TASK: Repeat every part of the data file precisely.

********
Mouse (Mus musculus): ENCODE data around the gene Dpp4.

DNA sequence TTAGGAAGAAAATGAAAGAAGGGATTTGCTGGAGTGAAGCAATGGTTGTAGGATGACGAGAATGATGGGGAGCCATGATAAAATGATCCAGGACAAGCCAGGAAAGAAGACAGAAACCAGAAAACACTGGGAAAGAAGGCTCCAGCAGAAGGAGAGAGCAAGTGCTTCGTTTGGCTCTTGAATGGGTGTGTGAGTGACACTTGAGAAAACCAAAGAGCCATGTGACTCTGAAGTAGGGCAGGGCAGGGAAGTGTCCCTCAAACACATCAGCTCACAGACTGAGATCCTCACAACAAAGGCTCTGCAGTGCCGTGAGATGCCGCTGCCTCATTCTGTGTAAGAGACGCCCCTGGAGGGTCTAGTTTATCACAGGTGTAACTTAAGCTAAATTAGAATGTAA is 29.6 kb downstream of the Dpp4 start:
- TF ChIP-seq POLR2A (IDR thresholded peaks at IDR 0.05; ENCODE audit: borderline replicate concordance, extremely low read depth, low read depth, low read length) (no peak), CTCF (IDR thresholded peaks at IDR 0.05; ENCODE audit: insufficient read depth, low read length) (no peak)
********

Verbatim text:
Mouse (Mus musculus): ENCODE data around the gene Dpp4.

DNA sequence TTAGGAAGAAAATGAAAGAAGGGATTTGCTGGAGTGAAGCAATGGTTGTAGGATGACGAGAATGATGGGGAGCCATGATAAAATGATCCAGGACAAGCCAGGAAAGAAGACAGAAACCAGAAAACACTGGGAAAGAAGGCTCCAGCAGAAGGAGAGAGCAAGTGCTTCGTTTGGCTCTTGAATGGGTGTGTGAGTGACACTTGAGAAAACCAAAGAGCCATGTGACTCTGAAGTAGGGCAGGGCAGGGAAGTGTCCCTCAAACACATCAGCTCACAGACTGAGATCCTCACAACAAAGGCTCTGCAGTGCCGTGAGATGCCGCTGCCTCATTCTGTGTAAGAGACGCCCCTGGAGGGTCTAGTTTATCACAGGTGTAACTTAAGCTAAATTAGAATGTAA is 29.6 kb downstream of the Dpp4 start:
- TF ChIP-seq POLR2A (IDR thresholded peaks at IDR 0.05; ENCODE audit: borderline replicate concordance, extremely low read depth, low read depth, low read length) (no peak), CTCF (IDR thresholded peaks at IDR 0.05; ENCODE audit: insufficient read depth, low read length) (no peak)